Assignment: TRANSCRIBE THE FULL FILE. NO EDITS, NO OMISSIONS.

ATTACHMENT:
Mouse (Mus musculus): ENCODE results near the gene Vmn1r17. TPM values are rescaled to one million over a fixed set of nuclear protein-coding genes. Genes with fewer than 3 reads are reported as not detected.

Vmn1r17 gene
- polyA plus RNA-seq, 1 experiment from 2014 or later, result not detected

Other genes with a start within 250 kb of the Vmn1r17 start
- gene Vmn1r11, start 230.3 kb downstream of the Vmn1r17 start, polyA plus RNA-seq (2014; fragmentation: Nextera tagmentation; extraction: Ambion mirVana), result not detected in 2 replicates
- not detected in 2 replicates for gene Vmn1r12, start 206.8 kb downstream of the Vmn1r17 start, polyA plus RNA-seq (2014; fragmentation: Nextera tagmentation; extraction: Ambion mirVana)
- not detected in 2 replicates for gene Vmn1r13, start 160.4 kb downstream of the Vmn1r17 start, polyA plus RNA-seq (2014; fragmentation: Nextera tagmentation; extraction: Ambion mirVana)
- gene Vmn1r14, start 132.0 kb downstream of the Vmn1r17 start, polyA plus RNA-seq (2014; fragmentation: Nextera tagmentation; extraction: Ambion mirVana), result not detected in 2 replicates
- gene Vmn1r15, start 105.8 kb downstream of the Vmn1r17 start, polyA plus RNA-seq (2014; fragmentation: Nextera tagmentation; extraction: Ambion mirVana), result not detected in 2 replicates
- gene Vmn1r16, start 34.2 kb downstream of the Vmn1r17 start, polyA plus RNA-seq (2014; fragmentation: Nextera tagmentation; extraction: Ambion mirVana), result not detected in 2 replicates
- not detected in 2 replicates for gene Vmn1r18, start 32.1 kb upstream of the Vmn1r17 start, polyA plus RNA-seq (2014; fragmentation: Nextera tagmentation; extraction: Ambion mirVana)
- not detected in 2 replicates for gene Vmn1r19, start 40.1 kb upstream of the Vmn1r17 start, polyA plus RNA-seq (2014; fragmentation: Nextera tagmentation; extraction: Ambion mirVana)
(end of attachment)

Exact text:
Mouse (Mus musculus): ENCODE results near the gene Vmn1r17. TPM values are rescaled to one million over a fixed set of nuclear protein-coding genes. Genes with fewer than 3 reads are reported as not detected.

Vmn1r17 gene
- polyA plus RNA-seq, 1 experiment from 2014 or later, result not detected

Other genes with a start within 250 kb of the Vmn1r17 start
- gene Vmn1r11, start 230.3 kb downstream of the Vmn1r17 start, polyA plus RNA-seq (2014; fragmentation: Nextera tagmentation; extraction: Ambion mirVana), result not detected in 2 replicates
- not detected in 2 replicates for gene Vmn1r12, start 206.8 kb downstream of the Vmn1r17 start, polyA plus RNA-seq (2014; fragmentation: Nextera tagmentation; extraction: Ambion mirVana)
- not detected in 2 replicates for gene Vmn1r13, start 160.4 kb downstream of the Vmn1r17 start, polyA plus RNA-seq (2014; fragmentation: Nextera tagmentation; extraction: Ambion mirVana)
- gene Vmn1r14, start 132.0 kb downstream of the Vmn1r17 start, polyA plus RNA-seq (2014; fragmentation: Nextera tagmentation; extraction: Ambion mirVana), result not detected in 2 replicates
- gene Vmn1r15, start 105.8 kb downstream of the Vmn1r17 start, polyA plus RNA-seq (2014; fragmentation: Nextera tagmentation; extraction: Ambion mirVana), result not detected in 2 replicates
- gene Vmn1r16, start 34.2 kb downstream of the Vmn1r17 start, polyA plus RNA-seq (2014; fragmentation: Nextera tagmentation; extraction: Ambion mirVana), result not detected in 2 replicates
- not detected in 2 replicates for gene Vmn1r18, start 32.1 kb upstream of the Vmn1r17 start, polyA plus RNA-seq (2014; fragmentation: Nextera tagmentation; extraction: Ambion mirVana)
- not detected in 2 replicates for gene Vmn1r19, start 40.1 kb upstream of the Vmn1r17 start, polyA plus RNA-seq (2014; fragmentation: Nextera tagmentation; extraction: Ambion mirVana)